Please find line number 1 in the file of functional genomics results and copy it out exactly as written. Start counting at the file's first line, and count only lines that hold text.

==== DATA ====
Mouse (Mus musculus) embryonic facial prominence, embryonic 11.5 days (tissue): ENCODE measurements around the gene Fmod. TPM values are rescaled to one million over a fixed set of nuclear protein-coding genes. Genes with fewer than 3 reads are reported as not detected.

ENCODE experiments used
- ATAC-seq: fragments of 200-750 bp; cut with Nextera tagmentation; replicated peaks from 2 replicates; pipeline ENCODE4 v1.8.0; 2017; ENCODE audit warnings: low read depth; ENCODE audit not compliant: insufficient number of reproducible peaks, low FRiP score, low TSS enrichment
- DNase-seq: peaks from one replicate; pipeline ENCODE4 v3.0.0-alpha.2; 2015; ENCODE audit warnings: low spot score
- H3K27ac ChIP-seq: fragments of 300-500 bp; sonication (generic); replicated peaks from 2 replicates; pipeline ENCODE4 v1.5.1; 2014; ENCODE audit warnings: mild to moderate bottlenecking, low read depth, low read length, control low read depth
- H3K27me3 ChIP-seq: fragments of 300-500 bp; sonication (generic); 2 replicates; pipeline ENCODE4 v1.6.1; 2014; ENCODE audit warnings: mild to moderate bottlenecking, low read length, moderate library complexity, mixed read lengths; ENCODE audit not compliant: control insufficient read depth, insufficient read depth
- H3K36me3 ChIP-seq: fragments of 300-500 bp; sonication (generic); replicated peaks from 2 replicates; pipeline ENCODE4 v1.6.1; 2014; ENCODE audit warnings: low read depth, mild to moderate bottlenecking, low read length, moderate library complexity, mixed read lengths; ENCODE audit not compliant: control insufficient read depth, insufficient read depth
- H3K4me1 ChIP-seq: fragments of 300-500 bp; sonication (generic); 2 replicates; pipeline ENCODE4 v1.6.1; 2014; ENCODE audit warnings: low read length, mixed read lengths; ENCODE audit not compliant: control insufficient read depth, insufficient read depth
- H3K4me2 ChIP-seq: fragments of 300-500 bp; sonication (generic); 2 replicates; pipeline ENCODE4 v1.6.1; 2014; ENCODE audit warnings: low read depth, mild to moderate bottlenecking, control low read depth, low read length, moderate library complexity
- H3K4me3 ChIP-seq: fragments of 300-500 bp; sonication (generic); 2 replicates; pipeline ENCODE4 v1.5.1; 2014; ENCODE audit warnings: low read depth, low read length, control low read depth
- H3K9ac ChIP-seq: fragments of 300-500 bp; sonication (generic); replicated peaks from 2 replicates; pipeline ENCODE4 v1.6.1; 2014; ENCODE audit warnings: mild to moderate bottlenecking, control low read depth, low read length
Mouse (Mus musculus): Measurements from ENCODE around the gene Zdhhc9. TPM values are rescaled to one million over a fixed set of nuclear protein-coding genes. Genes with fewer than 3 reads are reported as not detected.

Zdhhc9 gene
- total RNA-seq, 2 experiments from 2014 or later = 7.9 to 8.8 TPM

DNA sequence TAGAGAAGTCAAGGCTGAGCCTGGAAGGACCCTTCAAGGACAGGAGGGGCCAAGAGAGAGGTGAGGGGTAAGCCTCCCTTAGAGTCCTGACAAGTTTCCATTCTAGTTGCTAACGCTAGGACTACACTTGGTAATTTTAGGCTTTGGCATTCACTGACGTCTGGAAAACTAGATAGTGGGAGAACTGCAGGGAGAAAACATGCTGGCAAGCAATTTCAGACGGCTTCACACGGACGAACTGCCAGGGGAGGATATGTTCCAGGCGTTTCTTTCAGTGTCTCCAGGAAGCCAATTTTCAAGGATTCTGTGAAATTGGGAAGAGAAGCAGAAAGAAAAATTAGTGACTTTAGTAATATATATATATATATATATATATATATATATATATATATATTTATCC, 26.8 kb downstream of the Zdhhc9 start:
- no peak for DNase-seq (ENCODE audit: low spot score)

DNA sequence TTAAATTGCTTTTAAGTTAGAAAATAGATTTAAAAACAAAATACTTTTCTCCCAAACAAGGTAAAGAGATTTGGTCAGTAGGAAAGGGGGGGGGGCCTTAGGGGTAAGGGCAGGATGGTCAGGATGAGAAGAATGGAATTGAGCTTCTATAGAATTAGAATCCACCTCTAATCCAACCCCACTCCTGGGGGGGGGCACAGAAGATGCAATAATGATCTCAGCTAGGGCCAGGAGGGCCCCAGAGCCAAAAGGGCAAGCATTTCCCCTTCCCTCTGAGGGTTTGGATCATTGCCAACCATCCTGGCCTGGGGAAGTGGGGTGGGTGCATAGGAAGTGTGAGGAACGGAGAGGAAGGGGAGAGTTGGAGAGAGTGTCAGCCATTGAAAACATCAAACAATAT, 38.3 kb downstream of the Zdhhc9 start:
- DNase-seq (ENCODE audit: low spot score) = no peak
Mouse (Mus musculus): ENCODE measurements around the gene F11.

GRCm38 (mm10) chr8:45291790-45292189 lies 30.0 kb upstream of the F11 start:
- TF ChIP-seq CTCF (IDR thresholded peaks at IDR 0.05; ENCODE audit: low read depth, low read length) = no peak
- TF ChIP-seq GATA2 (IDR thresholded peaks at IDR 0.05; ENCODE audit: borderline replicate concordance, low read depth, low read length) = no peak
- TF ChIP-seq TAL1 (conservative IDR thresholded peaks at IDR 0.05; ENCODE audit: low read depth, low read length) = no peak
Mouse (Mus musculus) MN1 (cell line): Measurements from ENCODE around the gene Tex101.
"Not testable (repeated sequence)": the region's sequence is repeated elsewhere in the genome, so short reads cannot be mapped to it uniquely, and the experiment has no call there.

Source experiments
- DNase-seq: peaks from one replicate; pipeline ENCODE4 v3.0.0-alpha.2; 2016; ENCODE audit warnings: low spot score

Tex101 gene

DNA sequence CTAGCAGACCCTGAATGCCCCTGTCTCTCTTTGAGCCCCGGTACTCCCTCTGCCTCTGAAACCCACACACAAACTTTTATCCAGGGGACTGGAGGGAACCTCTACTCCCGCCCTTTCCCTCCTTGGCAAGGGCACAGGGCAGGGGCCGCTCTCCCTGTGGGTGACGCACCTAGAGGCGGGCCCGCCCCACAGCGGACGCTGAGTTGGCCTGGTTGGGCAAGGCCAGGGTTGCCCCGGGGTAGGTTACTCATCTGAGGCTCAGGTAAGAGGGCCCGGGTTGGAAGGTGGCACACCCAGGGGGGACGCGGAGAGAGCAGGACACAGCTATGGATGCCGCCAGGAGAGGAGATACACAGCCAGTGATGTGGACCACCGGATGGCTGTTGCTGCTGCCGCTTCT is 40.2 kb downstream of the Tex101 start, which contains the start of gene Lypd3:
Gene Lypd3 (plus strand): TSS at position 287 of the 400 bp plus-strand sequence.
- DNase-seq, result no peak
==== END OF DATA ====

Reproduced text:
Mouse (Mus musculus) embryonic facial prominence, embryonic 11.5 days (tissue): ENCODE measurements around the gene Fmod. TPM values are rescaled to one million over a fixed set of nuclear protein-coding genes. Genes with fewer than 3 reads are reported as not detected.